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Issue: SETF-METHOD-FOR-SYMBOLS (version 1)

    Date: Mon, 21 Sep 1987  22:57 EDT
    From: "Scott E. Fahlman" <Fahlman@C.CS.CMU.EDU>

    I tried Daly's example in Spice Lisp, and it gave what Moon proposes as
    the intuitive answer: both R and S end up with (A 1 B 6 C 3).  And in
    the same Lisp, (get-setf-method 'foo) returns the values prescribed in
    CLtL: nil nil (#:G1) (setq foo #:G1) foo.  So the statement in Moon's
    proposal that Daly's example is impossible to implement with with this
    set of values is false.  There might be other examples which dictate the
    change in get-setf-method that Moon proposes, but this particular
    case does not force the issue.

    The trick here is that the get-setf-method value-set for Getf sets up
    all of the necessary bindings, rather than doing this in the method for
    a symbol:

    (get-setf-method '(getf a b)) =>

    (#:G1 #:G2)
    (A B)
    (progn (setq #:G1 (%putf #:G1 #:G2 #:G3))
	   (setq A #:G1)
    (getf #:G1 #:G2)

    Is there some problem here I don't see?

Doesn't this only show that getf's setf-method is calling a private
copy of get-setf-method for the first argument, rather than recursively
calling the regular get-setf-method?  If not, how did it know that a
temporary variable needed to be bound to a?  Perhaps it just always
binds a temporary variable to any first argument; but then the difference
between the CLtL setf-method for variables and my proposed new one
is ignored by Spice Lisp in this case.

It's true that I shouldn't have said it was impossible to implement setf
correctly in the face of the setf-method prescribed by CLtL.  I should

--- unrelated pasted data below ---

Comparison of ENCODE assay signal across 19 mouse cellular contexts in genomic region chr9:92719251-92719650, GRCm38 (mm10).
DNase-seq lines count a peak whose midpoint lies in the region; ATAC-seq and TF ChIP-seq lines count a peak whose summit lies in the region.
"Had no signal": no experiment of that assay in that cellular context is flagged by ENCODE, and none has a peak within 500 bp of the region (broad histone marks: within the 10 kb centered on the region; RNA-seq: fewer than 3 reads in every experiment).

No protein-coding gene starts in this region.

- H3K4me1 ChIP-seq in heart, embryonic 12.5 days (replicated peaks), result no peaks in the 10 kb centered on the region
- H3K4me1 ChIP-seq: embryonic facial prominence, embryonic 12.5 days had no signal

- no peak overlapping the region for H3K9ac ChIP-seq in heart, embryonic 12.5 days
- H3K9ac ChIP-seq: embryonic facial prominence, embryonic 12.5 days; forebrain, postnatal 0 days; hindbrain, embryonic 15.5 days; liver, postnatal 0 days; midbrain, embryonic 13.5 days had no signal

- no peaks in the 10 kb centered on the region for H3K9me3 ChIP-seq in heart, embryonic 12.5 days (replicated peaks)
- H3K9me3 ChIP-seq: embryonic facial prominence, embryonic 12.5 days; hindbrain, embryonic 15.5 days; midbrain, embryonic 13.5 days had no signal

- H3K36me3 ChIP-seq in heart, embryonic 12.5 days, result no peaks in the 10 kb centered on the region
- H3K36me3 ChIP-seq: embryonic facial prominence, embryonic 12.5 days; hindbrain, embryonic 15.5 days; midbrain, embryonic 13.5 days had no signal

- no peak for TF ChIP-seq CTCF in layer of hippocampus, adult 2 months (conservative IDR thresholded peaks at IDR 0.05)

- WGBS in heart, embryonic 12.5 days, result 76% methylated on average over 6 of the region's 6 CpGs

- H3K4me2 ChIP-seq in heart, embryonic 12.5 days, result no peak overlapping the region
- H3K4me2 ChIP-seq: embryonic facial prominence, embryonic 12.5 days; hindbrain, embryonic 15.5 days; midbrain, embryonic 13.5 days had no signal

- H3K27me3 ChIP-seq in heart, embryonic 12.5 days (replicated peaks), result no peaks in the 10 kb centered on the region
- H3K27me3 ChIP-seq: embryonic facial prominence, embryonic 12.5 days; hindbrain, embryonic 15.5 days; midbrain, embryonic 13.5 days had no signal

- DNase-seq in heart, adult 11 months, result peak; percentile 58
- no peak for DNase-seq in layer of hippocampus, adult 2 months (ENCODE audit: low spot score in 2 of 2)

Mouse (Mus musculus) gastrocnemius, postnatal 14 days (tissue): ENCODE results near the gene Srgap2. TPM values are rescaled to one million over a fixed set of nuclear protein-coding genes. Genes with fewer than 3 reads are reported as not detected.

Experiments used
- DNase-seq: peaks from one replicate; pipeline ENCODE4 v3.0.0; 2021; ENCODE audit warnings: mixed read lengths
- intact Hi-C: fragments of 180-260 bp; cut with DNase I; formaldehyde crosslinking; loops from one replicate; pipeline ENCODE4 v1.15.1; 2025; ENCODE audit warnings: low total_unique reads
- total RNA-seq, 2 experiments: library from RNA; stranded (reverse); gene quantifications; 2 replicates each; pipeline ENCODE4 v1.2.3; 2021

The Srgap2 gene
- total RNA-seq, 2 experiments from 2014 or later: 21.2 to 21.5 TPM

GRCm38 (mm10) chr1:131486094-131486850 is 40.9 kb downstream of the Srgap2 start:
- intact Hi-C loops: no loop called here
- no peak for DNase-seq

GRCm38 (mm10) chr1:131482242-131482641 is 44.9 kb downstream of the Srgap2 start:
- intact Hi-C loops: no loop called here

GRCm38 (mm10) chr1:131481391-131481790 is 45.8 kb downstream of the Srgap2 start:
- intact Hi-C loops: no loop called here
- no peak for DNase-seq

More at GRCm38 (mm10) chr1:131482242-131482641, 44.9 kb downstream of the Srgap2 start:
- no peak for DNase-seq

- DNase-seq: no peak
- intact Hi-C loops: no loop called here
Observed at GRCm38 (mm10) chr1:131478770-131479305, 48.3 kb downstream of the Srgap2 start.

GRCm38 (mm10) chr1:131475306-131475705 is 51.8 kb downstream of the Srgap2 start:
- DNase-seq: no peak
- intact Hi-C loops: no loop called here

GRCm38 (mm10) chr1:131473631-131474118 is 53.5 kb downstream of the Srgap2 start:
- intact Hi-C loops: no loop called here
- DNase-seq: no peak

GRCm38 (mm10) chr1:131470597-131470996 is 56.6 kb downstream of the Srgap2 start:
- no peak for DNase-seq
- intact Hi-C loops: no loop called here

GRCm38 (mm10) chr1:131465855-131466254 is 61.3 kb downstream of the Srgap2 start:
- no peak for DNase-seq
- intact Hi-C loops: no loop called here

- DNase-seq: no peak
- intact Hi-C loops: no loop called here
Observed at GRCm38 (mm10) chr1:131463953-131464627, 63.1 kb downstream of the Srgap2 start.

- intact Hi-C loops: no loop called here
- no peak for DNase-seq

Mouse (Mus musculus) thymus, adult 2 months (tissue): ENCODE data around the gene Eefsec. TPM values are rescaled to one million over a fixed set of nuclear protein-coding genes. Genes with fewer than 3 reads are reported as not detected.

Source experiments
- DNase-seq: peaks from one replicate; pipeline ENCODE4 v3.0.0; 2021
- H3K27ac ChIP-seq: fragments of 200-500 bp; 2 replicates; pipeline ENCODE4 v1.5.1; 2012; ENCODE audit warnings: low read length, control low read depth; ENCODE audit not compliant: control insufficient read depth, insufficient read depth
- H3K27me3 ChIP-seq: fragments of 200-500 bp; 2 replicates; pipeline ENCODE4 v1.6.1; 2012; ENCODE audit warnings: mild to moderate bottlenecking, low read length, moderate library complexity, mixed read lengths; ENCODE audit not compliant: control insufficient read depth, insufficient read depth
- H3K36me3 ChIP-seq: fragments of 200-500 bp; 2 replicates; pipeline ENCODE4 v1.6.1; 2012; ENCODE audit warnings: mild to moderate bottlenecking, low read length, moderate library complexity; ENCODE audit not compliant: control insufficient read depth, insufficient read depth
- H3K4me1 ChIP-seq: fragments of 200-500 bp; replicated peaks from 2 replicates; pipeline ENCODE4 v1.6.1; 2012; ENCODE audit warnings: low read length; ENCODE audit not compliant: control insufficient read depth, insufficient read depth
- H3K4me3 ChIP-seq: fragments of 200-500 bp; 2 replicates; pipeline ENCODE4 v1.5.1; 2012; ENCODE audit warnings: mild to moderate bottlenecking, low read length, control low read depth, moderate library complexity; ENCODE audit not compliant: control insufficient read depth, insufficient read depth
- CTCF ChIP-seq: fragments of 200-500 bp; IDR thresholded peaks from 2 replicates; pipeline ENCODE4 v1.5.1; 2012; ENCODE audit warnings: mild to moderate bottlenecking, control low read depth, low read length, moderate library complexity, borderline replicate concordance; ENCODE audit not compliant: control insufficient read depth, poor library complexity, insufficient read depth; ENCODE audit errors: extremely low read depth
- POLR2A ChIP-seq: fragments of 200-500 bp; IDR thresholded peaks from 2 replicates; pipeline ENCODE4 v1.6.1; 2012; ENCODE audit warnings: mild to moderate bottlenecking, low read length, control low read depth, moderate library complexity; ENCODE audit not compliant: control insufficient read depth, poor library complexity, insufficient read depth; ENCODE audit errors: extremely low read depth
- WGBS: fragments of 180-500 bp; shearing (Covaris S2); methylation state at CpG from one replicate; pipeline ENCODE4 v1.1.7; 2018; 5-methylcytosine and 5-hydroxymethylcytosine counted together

have realized that an implementation was free to introduce more
temporary variables than the ones implied by the setf-method.  However,
consider this example, using the setf-method for ldb prescribed by CLtL
page 106:

(setq a 0)
(incf (ldb (byte 2 2) a) (setq a 2))

Does this leave a=8, a=10, or a=2?  I believe 8 is what is intended by
page 99's statement about order of evaluation of subforms.

Note that no arguments about an implementation having its own setf method
for ldb are relevant here.  If users are to be able to write hairy setf
methods in portable code, which I assume is a goal otherwise why did we
document all this stuff, then setf-methods written in the style of the
one CLtL gives for LDB have to work portably and produce equivalent effects
in all implementations.

    For what it's worth, I get the following:

    (setf (getf (nthcdr 2 r) 'b) (progn (setq r nil) 6))
    r = nil, s = (a 1 b 6 c 3)

    (setf (nthcdr 2 r) (progn (setq r nil) 6))
    r= nil, s = (a 1 . 6)

    I think that these values are right, since changing the tail of the old
    value of R can't set anything back into R to override the explict SETQ.

I agree.

    Anyone disagree?  Our code gets no failures trying to setq the nthcdr of
    nil, or whatever.

    Unless I'm missing something, I would say that these examples shoot down
    Moon's proposal in its current form.

Do you still think that after seeing my reaction above?  If so, I think we
need to back off and consider precisely what CLtL p.99 was supposed to be